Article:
Recent research conducted out of UC Berkeley and Penn State University has quantitatively demonstrated that mammal diversity in North America has plummeted since the arrival of humans about 13,000 years ago. The study (Available at PLoS One) examines changes in the number and variety of mammal species from several different biogeographic provinces within the United States and over a time period ranging from the Oligocene up to about 500 years ago.
To conduct the study, researchers established a ‘diversity baseline’ by calculating species-area relationship values from counts of fossilized mammals. Species-area relationship values are basically ratios of species occurrence to geographic area. Once this base line was determined, time intervals without human presence were compared to periods since the arrival of humans into North America about 13,000 years ago.
After finding a correlation between humans and declining mammal diversity, the scientists concluded that if “mass extinctions are defined as loss of at least 75% of species on a global scale, our data suggest that North American mammals had already progressed one-fifth to more than halfway (depending on biogeographic province) towards that benchmark, even before industrialized society began to affect them.”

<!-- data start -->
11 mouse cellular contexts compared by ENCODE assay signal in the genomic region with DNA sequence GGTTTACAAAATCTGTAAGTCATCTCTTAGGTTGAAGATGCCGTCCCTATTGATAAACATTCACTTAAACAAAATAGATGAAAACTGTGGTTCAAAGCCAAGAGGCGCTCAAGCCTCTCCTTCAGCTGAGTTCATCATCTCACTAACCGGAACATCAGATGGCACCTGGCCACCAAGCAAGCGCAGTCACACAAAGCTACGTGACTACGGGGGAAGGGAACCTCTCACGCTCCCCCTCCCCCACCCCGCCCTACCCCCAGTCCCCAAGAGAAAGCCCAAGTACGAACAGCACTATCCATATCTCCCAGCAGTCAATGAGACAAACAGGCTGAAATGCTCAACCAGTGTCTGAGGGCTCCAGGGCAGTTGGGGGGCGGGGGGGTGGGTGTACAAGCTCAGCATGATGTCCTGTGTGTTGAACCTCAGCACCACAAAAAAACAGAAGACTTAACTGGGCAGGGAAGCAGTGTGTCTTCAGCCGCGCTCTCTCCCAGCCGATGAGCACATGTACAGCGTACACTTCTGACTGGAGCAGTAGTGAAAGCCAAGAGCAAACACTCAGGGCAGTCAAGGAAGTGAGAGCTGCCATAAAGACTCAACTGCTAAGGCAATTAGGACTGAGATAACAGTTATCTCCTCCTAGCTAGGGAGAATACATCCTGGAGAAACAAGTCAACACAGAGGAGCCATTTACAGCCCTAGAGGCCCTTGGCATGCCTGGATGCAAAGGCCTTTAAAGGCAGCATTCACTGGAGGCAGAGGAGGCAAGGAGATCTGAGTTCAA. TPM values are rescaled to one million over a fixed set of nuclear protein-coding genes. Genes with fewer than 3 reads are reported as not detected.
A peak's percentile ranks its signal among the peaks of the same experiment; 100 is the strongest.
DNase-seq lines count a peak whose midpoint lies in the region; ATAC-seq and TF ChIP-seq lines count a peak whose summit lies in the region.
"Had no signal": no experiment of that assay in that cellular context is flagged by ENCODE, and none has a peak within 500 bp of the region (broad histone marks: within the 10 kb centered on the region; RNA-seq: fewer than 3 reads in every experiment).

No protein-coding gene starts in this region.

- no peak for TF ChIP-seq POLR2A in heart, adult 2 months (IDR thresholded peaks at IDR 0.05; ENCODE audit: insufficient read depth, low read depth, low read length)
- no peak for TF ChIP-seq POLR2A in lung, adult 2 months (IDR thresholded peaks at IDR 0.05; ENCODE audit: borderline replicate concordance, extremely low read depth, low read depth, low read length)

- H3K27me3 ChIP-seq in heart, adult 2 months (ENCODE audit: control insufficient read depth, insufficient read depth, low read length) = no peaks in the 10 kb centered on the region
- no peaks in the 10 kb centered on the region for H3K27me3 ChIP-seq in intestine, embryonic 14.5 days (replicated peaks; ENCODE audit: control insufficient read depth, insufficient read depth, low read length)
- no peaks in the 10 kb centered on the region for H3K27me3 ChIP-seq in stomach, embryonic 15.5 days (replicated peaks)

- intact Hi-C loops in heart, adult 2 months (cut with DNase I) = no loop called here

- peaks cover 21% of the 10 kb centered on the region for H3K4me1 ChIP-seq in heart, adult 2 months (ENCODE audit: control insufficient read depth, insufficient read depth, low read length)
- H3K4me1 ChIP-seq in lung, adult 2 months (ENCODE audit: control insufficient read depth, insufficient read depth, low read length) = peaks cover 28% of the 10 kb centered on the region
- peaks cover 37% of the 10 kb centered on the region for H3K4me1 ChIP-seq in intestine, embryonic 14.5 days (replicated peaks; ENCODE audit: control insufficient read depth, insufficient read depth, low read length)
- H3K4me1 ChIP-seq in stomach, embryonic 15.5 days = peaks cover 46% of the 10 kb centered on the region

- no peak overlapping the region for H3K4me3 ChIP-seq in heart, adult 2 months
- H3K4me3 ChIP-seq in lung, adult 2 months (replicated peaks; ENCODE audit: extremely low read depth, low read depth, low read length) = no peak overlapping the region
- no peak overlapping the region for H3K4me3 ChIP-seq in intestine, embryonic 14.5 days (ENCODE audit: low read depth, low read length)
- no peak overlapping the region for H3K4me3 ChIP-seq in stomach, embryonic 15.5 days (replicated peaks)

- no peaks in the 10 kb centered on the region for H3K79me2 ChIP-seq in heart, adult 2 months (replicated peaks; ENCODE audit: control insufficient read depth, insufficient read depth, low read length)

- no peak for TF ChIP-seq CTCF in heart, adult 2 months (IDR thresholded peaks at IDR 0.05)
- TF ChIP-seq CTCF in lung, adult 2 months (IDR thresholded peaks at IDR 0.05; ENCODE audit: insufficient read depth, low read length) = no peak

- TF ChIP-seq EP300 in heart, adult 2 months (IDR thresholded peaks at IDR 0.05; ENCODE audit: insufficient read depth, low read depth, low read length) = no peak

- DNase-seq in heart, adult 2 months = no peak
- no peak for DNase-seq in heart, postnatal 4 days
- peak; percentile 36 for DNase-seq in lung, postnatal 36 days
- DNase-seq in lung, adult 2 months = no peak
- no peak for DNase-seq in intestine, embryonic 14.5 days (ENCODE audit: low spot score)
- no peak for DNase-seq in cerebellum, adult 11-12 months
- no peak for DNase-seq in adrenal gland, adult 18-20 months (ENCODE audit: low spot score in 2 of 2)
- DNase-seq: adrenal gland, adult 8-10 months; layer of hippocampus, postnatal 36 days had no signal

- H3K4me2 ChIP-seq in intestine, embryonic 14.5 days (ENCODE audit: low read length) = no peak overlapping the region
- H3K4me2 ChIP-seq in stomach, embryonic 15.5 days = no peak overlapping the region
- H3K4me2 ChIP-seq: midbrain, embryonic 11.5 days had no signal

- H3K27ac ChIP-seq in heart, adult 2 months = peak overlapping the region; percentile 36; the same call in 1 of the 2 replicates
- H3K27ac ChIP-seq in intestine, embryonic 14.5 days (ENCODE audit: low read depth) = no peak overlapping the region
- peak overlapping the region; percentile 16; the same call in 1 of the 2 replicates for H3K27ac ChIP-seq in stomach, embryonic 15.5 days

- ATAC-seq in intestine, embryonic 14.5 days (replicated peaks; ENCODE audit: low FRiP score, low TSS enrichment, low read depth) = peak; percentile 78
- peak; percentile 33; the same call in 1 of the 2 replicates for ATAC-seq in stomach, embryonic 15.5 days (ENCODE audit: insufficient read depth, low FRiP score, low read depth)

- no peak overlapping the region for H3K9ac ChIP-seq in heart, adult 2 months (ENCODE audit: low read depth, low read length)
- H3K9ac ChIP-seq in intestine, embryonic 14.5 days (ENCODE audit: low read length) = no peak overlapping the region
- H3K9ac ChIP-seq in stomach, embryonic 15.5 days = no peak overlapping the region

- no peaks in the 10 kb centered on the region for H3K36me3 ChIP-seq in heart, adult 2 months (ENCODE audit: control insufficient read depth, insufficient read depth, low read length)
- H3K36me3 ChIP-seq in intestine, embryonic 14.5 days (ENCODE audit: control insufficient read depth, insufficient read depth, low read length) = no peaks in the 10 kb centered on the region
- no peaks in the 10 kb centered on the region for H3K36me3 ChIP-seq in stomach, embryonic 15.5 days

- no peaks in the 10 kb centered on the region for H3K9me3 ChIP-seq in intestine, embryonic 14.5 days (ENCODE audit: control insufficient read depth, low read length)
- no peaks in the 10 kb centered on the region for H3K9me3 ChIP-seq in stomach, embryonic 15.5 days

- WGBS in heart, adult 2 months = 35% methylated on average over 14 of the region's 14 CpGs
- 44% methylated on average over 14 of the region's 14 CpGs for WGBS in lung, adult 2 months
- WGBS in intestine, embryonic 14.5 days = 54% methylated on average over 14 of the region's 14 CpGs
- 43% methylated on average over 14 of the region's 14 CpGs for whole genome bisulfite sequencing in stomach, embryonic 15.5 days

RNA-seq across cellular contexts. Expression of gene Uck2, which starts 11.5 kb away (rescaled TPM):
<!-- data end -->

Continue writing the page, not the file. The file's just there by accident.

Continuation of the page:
The study is unique in that it utilized fossil evidence to establish a diversity base line covering a thirty million year period. The quantification of this paleontological data aids in giving greater empirical support to qualitative assessments of declining diversity worldwide. As stated in the paper’s conclusion, “[w]orldwide, about 60 mammal species have gone extinct in the past 400 years, and some 25% of remaining species are considered under threat of extinction, observations which contribute to notions we are experiencing a sixth mass extinction.”
Carrasco, M., Barnosky, A., & Graham, R. (2009). Quantifying the Extent of North American Mammal Extinction Relative to the Pre-Anthropogenic Baseline PLoS ONE, 4 (12) DOI: 10.1371/journal.pone.0008331
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